Ship Types

The sail plans of sailing vessels are many and varied. Beside differences in original design, a ship might undergo a number of changes, depending upon the whims of her owner, captain, or builder, the trade she is used in, or local traditions. These changes are introduced to improve sailing qualities and to provide a rig that could be handled by a smaller crew, thus paying higher returns to shareholders.

The silhouettes of vessels overleaf represent different rigs of ships at sea. Sailing ship rigs can be divided into two broad categories: the "fore and aft rig" (above left), in which the sails lie along the same plane as the ship's fore and aft line; and the "square rig" (above right), in which the sails are rigged athwart (across) the ship. Each rig had certain advantages.

The Fore & Aft Rig

The fore and aft rig, or schooner rig, requires only a small crew, and is generally used in the coastal and fishing trades. Ships with this rig can point higher into the wind and are usually more maneuverable when working in the changing winds along the coast. The rig is not limited to coastal schooners, and big fore-and-afters can be seen plying across the Western Ocean bound for European ports, the West Indies, or South America.

Sloop A fore and aft rigged vessel with one mast is a sloop. Some large sloops trade with the West Indies, but most sloops are small inshore fishing vessels


Grand Bank Fishing Schooner Schooners have two or more masts with fore and aft sails. Similar to the famous Bluenose, our example, in addition to all the normal lower sails, carries a main gaff topsail and a fisherman's staysail set between the masts

Two Masted Fishing Schooner in winter rig. Her topmast and all light upper canvas have been struck, and sent ashore.

Square Topsail Schooner a combination of fore and aft sails and small square sails. They are popular for coastal trading. Prince Edward Island built a number of topsail schooners and many are sold in Great Britian.

Coastal Schooner, the work horse of our coastal trade. She is probably not much more than a hundred tons, and carries everything from timber and coal to bricks, general cargo, and a load of hay to offshore island communities. Our schooner is shown with only a main topmast, but many also carry a fore topmast. Note the yawl boat towing astern.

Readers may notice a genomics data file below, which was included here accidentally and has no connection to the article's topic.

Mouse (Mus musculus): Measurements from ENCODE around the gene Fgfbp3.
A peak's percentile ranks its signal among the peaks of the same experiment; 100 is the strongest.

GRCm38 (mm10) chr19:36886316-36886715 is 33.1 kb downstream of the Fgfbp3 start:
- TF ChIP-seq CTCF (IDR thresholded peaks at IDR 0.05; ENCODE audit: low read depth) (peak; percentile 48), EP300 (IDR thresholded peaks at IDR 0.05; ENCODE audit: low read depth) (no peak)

Ketch A two masted sailing vessel where the mizzen mast is ahead of the rudder. The rig is similar to a schooner but the main mast (the tallest mast) is the first mast, not the second mast. Ketches are common in Europe but rare in Nova Scotia.

Four Masted Schooner shown at anchor. This design attempts to reduce individual sail area, raise tonnage, and still manage with a small crew. She could operate with eight hands, and reached 500 to 700 tons.

Tern Schooner a three master built in great numbers all along our shores. These vessels are cargo carriers of between 200 and 400 tons, requiring a crew of six to eight. Our Tern is shown with all sails set except staysails between the masts.

The Square Rig

The square rig is normally an offshore rig used by vessels making long ocean passages and taking advantage of the prevailing wind and current patterns of the globe. These ships vary in size from the small handy brigantines and brigs of a couple of hundred tons to the great full rigged ships and barques of over two thousand tons. The square rig is also seen in the coastal trade, where brigs ply their trade up and down the eastern seaboard.

Brigantine, a two masted vessel square rigged on the foremast, with fore-and-aft sails on the mainmast. The drawing shows a typical Bluenose softwood vessel of about 220 tons. The brigantine is shown with two staysails set between the masts.


Brig, a two masted vessel square rigged on both masts. The brig is a very efficient sailing rig. Only a few brigs were built in Nova Scotia yards, but they are very common in European waters.

Barquentine, a vessel with the foremast rigged square, and the other masts rigged fore and aft. Our vessel is similar to the Maid of England of 750 tons built at Grosses Coques.

Barque or Bark , usually a three masted vessel, the fore and main masts square rigged and the mizzen mast or after mast rigged fore and aft. The four masted barque is a relatively common rig on the oceans. The barque is a popular rig, and more of this type are built than all other square rigs combined.


Full Rigged Ship, square rigged on all masts. Staysails could be set between the masts. Outboard of the square sails might be set studdingsails, and above the royals (uppermost sails) might be set sails with such names as skysail, moonraker, Trust to God, or Angel Whispers.


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